The vertebrate retina is initially specified in the anterior neural plate and evaginates from the ventral region of the forebrain as the optic cup. In this region, six major classes of retinal neurons and one class of glial cells differentiate to form the neural circuit that mediates phototransduction and visual processing (Fig. 1A). Thus, the retina provides an excellent model for studying the mechanisms underlying cell differentiation and neural circuit formation in the developing brain. In the developing zebrafish retina, neurogenesis is initiated at a few cells adjacent to the optic stalk and progresses to the entire neural retina. This pattern of retinal neurogenesis provides a good model for studying the mechanism regulating the spatial and temporal pattern of neurogenesis in the nervous system. Previous studies, including ours, suggest that at least five families of signaling molecule regulate the pattern of retinal neurogenesis in zebrafish (Fig. 2). Fibroblast growth factors (Fgfs) are expressed in the optic stalk and are required for the initial induction of retinal neurogenesis in zebrafish. The Hedgehog (Hh) signaling pathway is important for the progression of retinal neurogenesis in zebrafish. Activation of the Wnt signaling pathway promotes cell proliferation in the zebrafish retina, and activation of the Notch pathway inhibits retinal neurogenesis. Previously, we identified a zebrafish histone deacetylase 1 (hadc1) mutant, in which retinal progenitor cells fail to exit from the cell cycle and continue to proliferate (Fig. 1B). HDAC1 promotes retinal neurogenesis by suppressing both the Wnt and Notch signaling pathways. HDAC1 is recruited to several transcription repressor and corepressor complexes as well as those in the Wnt and Notch pathways. To elucidate the HDAC1-dependent regulation of retinal neurogenesis, we have identified a new mutation, oki150, that modifies the neurogenic defects in heterozygous hdac1 mutants. We are currently cloning the gene containing the oki150 mutation.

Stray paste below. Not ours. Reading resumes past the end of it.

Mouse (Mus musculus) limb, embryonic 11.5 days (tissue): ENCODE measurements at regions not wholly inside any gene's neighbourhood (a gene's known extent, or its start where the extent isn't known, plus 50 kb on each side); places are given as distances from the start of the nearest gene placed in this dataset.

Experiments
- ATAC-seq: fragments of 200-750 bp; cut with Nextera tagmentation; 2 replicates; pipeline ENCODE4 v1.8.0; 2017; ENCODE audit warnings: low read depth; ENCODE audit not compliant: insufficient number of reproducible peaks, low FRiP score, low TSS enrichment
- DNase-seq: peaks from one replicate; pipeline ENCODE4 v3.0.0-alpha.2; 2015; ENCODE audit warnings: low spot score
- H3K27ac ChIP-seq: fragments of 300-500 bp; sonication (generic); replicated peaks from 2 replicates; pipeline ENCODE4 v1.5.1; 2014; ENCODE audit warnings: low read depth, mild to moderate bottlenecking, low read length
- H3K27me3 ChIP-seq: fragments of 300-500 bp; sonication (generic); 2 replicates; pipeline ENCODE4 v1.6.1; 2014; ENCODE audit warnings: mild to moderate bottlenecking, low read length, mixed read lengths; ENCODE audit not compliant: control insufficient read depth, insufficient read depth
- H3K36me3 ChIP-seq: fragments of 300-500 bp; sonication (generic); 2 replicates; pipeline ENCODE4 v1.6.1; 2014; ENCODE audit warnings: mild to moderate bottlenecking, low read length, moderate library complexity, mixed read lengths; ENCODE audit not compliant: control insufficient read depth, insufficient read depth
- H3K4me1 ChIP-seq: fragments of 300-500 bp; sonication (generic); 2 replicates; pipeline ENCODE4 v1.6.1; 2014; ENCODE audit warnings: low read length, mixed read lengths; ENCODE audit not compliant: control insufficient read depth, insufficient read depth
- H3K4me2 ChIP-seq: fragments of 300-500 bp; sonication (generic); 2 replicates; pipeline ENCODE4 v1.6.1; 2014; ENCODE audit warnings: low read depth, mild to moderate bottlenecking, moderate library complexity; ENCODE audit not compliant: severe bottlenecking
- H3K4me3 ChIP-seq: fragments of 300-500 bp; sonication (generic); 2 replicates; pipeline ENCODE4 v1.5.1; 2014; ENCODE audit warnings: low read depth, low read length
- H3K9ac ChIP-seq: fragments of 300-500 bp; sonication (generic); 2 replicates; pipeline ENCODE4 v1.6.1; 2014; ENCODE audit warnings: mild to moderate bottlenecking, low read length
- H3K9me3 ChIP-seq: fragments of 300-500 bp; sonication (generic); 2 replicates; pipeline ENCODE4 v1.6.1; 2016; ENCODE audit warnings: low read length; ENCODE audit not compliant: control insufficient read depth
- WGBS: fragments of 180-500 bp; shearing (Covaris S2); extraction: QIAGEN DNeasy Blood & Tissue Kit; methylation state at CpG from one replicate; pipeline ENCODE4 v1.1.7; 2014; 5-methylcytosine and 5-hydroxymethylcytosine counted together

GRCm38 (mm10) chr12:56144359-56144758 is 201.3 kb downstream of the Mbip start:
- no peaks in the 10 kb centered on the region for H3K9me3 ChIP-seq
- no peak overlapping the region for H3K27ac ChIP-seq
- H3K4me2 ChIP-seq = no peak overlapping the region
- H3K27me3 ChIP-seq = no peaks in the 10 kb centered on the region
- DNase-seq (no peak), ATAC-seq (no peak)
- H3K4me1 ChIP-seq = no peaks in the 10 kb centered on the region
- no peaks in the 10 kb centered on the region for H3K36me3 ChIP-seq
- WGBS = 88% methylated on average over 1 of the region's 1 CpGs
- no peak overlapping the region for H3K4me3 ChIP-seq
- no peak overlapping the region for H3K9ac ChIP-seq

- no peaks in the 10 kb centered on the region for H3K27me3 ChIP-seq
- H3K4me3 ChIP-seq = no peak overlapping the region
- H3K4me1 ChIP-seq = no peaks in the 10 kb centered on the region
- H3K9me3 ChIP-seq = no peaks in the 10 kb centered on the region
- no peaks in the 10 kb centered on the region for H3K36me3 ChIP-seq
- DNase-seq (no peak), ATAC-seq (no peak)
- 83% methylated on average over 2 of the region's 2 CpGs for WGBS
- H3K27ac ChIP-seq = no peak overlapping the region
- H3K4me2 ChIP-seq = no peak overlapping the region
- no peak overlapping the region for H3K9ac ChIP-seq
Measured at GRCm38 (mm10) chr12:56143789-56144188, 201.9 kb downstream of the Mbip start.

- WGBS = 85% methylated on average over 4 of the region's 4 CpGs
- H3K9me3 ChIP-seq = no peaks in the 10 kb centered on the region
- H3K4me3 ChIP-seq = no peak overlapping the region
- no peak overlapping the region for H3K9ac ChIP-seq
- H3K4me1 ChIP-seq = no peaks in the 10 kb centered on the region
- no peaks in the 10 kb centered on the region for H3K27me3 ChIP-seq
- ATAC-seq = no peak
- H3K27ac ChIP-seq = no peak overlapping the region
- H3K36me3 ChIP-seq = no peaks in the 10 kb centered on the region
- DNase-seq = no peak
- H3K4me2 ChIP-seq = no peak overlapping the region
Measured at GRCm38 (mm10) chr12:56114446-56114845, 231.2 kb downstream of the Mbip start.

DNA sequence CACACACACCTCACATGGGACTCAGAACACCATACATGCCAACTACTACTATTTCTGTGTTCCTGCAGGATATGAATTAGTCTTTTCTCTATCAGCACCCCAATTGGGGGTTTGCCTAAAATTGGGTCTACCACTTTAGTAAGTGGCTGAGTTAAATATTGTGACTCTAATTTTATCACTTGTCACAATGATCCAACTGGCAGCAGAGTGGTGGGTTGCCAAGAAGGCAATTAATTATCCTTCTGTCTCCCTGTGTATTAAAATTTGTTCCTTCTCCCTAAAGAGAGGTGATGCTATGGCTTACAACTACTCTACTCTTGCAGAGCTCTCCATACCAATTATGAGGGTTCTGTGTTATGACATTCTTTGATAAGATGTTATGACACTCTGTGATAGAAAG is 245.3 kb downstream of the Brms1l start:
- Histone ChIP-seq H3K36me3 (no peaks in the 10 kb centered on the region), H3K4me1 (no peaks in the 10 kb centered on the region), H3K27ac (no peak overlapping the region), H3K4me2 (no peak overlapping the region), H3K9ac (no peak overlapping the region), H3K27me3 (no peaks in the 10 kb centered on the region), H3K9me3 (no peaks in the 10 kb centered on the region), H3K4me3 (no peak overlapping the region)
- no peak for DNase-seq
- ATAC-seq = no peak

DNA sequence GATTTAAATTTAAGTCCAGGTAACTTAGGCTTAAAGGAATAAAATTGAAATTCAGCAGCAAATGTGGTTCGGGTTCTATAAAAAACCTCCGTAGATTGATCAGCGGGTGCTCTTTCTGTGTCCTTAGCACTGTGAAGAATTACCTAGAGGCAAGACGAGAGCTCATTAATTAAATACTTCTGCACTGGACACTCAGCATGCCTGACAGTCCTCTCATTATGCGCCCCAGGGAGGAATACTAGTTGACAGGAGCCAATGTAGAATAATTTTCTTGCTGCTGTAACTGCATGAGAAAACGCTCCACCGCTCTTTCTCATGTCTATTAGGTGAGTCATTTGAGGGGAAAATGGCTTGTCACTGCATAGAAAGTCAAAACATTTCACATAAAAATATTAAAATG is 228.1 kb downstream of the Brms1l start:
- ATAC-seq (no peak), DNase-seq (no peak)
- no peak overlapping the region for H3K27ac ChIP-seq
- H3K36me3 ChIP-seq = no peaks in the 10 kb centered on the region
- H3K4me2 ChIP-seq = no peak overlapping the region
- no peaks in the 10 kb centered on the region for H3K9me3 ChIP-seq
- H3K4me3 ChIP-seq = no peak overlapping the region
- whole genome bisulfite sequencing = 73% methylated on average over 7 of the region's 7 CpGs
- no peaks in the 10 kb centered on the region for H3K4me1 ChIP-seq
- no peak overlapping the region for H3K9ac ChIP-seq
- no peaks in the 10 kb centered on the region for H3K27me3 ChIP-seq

Figure 2: Molecular network regulating retinal neuroegnesis in zebrafish. FGF and Hh regulate the induction and progression of retinal neurogenesis in zebrafish. Wnt and Notch signaling pathways promote cell proliferation and neurogenic inhibition, respectively. HDAC1 promotes retinal neurogenesis by suppressing both Wnt and Notch signaling pathways. A novel mutation namely oki150 may interact with HDAC1 to promote neurogenesis.